Palm Oil Biodiesel, Now With 2000% the Emissions of Fossil Fuels

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Can we just all put palm oil biodiesel produced on deforested peatlands to rest already: A new report from the United Nations Environment Programme shows that biodiesel production under these conditions can result in greenhouse gas emissions 2000% higher than fossil fuels. Other biofuels fare much better however: The devil is really in the details of how and where biofuels are produced, the report says. Though chopping down rainforests in Indonesia and Malaysia and replacing them with plantations results in monumental increases in carbon emissions compared to petrol-diesel, not to mention massive biodiversity problems, in other circumstances biofuels really live up to their carbon neutral claims.

Brazilian Sugarcane Ethanol = 70-100+% Emission Reduction
For example, producing ethanol from sugar cane in Brazil can lead to emissions reductions of 70% to "well over 100%" as compared to gasoline. Editorializing, conditions for workers are another issue... at least the fuel itself is clean if not always the labor practices.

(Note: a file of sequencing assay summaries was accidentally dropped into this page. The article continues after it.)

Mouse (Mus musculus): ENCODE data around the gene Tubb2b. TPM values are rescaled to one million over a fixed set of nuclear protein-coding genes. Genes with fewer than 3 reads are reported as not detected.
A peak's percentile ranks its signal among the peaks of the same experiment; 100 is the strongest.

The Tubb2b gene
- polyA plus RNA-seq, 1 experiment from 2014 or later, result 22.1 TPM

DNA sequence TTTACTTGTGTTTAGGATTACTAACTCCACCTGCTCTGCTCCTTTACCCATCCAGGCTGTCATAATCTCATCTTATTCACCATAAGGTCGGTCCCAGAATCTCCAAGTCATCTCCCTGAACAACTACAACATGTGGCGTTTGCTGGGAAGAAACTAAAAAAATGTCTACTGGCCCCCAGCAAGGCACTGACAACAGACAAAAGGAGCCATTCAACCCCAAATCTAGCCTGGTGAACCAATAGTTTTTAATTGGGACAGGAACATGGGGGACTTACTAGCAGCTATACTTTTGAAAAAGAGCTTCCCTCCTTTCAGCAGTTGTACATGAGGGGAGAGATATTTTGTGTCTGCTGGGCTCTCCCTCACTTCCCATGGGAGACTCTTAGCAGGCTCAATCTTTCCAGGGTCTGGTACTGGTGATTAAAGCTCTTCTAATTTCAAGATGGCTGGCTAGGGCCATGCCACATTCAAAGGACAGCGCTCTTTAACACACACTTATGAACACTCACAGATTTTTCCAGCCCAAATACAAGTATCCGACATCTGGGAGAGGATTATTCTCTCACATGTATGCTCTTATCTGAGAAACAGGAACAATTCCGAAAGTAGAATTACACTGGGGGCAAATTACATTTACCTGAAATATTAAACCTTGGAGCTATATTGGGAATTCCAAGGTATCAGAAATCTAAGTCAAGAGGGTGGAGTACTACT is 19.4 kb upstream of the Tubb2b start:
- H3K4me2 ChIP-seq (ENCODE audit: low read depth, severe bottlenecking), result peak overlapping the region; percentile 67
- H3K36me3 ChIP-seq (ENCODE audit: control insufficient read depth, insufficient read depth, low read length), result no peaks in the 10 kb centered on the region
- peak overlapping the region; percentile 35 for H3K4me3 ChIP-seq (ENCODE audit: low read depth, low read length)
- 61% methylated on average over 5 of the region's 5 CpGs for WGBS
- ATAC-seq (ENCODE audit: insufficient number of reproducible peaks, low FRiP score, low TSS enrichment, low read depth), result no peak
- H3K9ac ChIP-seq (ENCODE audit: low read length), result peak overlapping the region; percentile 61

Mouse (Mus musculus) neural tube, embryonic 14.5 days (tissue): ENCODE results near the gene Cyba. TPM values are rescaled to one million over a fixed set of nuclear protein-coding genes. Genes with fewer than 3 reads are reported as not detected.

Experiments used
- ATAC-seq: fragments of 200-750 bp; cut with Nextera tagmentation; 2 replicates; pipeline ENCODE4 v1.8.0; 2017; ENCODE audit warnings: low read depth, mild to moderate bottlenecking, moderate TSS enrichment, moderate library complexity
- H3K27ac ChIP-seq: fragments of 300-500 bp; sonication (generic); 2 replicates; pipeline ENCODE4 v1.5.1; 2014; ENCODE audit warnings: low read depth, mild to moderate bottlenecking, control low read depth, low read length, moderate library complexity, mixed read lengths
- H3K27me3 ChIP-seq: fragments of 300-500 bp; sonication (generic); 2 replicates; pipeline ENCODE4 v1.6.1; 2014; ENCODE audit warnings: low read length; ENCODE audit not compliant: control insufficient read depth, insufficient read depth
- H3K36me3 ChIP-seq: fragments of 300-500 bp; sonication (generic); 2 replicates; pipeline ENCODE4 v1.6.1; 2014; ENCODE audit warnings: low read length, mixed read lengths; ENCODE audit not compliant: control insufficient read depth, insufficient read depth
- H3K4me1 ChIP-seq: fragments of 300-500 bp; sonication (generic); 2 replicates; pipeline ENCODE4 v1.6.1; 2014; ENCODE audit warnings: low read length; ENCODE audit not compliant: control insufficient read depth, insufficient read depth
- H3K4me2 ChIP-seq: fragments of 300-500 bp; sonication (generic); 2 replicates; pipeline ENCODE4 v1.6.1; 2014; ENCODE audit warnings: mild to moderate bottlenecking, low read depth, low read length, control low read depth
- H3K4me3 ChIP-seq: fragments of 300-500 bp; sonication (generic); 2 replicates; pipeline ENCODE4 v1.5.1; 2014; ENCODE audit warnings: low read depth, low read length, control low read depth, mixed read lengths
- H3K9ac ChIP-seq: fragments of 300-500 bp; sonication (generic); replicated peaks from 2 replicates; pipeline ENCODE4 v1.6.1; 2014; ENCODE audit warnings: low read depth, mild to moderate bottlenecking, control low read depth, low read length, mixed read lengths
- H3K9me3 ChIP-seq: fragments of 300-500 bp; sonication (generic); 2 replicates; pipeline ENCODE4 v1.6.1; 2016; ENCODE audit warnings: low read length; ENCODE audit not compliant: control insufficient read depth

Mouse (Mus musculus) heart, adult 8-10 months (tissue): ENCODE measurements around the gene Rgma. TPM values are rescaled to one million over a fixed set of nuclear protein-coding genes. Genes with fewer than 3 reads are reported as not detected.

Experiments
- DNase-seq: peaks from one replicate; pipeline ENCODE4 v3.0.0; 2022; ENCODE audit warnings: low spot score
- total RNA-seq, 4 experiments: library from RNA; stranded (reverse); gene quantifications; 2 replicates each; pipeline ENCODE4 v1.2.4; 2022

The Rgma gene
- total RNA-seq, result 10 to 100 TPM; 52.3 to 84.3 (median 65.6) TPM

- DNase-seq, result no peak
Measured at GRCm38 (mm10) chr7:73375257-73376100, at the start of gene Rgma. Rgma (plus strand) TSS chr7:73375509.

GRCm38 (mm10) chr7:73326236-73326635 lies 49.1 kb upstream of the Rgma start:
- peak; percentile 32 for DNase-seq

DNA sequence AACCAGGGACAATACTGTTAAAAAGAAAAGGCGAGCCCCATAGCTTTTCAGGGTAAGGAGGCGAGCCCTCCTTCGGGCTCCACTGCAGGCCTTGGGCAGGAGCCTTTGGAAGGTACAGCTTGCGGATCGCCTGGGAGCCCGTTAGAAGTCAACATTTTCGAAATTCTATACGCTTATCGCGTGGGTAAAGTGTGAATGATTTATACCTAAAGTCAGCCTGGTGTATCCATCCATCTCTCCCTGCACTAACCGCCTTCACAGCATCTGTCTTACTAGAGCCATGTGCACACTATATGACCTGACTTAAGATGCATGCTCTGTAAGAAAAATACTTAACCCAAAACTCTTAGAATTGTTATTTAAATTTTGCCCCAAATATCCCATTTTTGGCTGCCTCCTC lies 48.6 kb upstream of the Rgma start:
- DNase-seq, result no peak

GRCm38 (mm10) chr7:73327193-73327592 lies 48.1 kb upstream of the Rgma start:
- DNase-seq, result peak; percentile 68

But back to palm oil: The report does say however that when grown on abandoned or degraded land, palm oil can make a "positive contribution" to greenhouse gas emissions.

Biofuels Neither Panacea Nor Pariah
All in all, Executive Director of the UNEP Achim Steiner says a "more sophisticated debate [about biofuels] is urgently needed" and that "biofuels are neither panacea nor a pariah, but like all technologies they represent both opportunities and challenges."

Read more: Towards sustainable production and use of resources: Assessing Biofuels [PDF]

Palm Oil
Rainforest Destroying Palm Oil Hiding in Far More Products Than Previously Thought Palm Oil Plantations Store Even Less Carbon Than We Thought
Ethanol Now Fuels Over Half of Brazilian Cars & Light Vehicles
Sugarcane to be Turned into Conventional Diesel Fuel at Brazil Biorefinery